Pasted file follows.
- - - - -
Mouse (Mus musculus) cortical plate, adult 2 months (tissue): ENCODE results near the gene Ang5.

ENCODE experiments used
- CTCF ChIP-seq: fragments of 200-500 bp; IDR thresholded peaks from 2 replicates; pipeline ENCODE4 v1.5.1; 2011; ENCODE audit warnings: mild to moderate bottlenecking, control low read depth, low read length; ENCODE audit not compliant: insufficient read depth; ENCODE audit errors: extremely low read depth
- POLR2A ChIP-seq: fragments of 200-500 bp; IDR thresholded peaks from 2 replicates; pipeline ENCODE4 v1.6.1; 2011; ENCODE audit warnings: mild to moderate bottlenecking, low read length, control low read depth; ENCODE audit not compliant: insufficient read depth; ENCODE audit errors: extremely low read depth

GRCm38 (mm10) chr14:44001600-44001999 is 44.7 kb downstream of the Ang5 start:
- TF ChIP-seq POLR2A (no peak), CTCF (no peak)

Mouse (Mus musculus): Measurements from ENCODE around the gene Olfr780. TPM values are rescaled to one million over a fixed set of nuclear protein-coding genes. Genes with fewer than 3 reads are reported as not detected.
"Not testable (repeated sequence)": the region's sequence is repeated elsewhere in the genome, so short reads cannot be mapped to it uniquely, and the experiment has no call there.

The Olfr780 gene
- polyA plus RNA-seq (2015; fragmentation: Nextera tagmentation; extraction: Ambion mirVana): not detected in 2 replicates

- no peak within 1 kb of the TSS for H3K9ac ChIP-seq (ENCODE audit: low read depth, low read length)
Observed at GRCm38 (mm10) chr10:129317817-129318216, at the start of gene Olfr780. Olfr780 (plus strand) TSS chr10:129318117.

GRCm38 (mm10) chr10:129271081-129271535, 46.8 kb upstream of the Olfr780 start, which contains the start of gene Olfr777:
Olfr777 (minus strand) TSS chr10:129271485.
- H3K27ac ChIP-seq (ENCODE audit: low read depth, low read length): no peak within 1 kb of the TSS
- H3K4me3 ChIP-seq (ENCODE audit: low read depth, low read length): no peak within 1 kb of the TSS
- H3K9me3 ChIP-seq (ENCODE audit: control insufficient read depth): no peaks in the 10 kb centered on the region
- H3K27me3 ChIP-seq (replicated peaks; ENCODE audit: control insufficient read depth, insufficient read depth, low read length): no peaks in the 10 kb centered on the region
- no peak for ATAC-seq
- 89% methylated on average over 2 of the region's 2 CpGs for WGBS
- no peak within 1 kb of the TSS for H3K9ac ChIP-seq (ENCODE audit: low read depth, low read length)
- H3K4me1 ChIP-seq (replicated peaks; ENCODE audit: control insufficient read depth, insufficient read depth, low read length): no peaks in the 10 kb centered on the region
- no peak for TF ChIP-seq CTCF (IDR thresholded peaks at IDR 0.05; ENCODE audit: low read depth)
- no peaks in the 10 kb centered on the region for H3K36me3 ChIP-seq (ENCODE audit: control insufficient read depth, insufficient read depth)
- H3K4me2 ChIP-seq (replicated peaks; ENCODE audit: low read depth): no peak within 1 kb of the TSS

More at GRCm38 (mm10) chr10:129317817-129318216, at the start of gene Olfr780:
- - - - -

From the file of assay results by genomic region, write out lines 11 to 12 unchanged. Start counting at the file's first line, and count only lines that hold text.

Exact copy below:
- no peak within 1 kb of the TSS for H3K9ac ChIP-seq (ENCODE audit: low read depth, low read length)
Observed at GRCm38 (mm10) chr10:129317817-129318216, at the start of gene Olfr780. Olfr780 (plus strand) TSS chr10:129318117.